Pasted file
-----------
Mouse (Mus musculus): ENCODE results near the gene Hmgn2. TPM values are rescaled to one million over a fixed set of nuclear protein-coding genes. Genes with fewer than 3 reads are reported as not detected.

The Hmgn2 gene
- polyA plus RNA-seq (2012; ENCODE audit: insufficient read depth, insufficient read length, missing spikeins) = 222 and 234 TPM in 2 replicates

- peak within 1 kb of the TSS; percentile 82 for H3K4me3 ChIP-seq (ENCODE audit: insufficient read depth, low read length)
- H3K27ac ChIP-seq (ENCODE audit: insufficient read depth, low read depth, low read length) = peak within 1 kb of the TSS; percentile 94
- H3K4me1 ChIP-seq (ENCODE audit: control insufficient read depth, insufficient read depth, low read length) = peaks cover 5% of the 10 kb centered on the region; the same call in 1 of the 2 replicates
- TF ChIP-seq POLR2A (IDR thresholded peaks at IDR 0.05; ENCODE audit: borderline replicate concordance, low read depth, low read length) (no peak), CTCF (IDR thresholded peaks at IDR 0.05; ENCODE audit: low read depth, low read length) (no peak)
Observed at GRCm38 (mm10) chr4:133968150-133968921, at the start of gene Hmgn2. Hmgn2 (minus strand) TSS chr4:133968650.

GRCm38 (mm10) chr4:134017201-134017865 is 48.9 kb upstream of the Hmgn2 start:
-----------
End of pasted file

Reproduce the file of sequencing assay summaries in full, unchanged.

Mouse (Mus musculus): ENCODE results near the gene Hmgn2. TPM values are rescaled to one million over a fixed set of nuclear protein-coding genes. Genes with fewer than 3 reads are reported as not detected.

The Hmgn2 gene
- polyA plus RNA-seq (2012; ENCODE audit: insufficient read depth, insufficient read length, missing spikeins) = 222 and 234 TPM in 2 replicates

- peak within 1 kb of the TSS; percentile 82 for H3K4me3 ChIP-seq (ENCODE audit: insufficient read depth, low read length)
- H3K27ac ChIP-seq (ENCODE audit: insufficient read depth, low read depth, low read length) = peak within 1 kb of the TSS; percentile 94
- H3K4me1 ChIP-seq (ENCODE audit: control insufficient read depth, insufficient read depth, low read length) = peaks cover 5% of the 10 kb centered on the region; the same call in 1 of the 2 replicates
- TF ChIP-seq POLR2A (IDR thresholded peaks at IDR 0.05; ENCODE audit: borderline replicate concordance, low read depth, low read length) (no peak), CTCF (IDR thresholded peaks at IDR 0.05; ENCODE audit: low read depth, low read length) (no peak)
Observed at GRCm38 (mm10) chr4:133968150-133968921, at the start of gene Hmgn2. Hmgn2 (minus strand) TSS chr4:133968650.

GRCm38 (mm10) chr4:134017201-134017865 is 48.9 kb upstream of the Hmgn2 start: